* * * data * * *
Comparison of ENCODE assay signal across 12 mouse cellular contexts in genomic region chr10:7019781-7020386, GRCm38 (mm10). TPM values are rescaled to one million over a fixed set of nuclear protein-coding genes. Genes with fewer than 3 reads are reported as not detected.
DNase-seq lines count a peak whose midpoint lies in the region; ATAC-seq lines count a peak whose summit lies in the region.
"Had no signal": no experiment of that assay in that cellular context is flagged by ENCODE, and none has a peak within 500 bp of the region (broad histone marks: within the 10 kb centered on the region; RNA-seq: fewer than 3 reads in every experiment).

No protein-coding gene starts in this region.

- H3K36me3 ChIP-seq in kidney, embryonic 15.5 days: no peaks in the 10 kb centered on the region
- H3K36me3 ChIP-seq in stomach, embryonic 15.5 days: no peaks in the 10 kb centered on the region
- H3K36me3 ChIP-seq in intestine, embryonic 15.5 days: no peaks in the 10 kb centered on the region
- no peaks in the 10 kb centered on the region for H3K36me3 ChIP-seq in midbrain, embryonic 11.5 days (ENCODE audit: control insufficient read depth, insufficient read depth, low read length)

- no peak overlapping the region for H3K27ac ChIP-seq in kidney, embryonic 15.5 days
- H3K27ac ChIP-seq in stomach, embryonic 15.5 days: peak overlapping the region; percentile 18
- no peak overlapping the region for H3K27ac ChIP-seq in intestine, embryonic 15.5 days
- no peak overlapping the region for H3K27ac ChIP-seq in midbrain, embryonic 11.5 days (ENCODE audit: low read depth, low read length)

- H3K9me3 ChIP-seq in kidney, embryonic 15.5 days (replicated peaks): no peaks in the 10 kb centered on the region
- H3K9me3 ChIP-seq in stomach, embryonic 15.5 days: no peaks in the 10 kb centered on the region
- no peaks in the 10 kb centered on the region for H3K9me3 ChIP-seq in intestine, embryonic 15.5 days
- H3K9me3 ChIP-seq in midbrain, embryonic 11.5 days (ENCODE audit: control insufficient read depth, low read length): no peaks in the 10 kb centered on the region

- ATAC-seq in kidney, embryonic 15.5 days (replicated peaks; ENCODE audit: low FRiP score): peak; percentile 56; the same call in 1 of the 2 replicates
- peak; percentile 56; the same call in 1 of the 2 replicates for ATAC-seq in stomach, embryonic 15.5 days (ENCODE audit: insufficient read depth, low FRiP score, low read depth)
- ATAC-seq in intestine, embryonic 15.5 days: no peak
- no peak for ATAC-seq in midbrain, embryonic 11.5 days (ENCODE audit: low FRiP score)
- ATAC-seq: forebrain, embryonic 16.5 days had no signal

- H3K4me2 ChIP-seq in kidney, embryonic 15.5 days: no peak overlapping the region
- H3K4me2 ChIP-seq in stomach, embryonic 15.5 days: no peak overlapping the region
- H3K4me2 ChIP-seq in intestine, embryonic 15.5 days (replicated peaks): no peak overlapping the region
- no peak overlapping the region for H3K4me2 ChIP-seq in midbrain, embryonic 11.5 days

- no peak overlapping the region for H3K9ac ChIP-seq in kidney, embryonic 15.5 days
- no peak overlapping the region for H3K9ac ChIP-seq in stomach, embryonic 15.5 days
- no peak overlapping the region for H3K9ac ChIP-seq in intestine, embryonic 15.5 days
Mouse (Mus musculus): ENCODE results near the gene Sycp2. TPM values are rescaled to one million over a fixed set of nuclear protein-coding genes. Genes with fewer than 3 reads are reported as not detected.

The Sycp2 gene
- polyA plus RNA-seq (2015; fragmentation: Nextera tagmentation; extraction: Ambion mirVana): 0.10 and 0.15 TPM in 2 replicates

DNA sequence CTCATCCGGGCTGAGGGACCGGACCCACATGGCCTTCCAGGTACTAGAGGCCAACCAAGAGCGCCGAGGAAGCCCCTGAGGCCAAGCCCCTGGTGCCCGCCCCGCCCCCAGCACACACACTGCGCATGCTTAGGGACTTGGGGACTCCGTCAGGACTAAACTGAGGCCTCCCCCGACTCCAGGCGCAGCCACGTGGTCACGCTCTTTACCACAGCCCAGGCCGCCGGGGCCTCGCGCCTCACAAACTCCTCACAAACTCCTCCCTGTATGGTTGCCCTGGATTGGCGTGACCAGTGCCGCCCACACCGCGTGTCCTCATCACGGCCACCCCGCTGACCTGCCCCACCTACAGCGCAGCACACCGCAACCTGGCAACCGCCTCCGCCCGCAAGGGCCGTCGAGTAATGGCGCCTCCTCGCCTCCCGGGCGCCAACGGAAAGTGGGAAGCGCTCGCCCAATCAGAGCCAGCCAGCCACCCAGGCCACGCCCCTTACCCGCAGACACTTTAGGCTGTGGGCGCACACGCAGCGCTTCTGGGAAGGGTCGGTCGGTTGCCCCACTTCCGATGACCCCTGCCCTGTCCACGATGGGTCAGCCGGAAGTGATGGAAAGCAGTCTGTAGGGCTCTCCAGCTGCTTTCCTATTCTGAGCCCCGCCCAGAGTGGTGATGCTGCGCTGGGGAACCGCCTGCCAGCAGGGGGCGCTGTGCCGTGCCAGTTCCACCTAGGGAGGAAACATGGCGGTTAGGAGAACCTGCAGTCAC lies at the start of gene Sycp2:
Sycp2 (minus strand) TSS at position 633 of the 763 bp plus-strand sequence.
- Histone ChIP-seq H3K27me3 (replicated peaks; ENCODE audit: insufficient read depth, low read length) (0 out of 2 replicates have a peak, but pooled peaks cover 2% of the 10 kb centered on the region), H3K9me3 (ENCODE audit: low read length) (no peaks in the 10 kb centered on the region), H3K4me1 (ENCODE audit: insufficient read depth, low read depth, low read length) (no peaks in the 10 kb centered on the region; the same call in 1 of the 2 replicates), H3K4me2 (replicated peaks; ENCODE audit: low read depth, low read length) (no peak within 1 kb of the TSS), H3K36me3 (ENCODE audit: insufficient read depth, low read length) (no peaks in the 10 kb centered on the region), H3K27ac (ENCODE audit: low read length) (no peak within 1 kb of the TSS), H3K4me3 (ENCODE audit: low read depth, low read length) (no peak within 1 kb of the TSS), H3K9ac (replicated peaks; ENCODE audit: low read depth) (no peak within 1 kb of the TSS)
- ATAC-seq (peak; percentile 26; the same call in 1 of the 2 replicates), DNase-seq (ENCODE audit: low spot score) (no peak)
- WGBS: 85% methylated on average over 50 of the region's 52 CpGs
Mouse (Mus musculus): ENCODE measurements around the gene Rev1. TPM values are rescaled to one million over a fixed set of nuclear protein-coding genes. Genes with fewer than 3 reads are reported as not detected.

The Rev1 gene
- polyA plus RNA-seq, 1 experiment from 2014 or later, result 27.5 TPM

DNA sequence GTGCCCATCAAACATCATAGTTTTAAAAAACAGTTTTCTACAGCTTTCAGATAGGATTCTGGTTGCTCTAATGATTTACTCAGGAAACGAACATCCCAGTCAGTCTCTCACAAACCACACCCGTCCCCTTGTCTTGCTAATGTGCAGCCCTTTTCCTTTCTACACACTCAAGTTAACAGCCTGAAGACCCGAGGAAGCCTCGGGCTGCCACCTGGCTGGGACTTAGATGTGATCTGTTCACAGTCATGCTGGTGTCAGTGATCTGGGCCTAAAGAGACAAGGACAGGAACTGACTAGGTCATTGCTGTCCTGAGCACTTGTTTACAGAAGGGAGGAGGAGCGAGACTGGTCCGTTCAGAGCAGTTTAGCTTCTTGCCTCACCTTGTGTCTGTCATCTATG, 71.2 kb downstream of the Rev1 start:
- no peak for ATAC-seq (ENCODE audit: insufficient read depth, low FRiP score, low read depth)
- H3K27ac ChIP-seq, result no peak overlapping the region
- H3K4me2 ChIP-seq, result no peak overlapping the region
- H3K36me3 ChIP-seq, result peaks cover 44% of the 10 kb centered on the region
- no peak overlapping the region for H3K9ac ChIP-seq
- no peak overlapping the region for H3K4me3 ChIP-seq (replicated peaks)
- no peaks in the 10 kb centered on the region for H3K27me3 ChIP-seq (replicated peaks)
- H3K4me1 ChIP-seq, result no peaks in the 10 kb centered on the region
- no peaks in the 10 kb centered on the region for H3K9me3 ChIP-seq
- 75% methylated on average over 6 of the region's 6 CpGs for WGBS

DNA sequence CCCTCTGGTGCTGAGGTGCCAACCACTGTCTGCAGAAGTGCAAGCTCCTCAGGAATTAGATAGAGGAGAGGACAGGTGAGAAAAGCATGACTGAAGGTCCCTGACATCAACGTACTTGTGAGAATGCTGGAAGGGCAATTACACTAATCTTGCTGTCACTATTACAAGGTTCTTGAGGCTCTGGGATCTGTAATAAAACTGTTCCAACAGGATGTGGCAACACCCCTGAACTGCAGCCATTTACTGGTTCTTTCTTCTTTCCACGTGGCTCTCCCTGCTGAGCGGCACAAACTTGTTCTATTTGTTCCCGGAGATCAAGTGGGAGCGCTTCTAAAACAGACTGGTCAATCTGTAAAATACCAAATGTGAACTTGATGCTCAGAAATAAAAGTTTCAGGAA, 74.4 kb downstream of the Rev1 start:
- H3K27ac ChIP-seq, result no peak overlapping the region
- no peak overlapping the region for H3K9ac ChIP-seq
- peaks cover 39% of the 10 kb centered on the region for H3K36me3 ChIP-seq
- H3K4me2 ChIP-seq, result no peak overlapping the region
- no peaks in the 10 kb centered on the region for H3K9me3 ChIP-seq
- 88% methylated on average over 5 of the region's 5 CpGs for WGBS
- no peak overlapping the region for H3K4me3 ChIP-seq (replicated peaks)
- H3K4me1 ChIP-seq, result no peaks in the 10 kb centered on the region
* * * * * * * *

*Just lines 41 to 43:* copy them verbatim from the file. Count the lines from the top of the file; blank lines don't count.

- no peak for ATAC-seq (ENCODE audit: insufficient read depth, low FRiP score, low read depth)
- H3K27ac ChIP-seq, result no peak overlapping the region
- H3K4me2 ChIP-seq, result no peak overlapping the region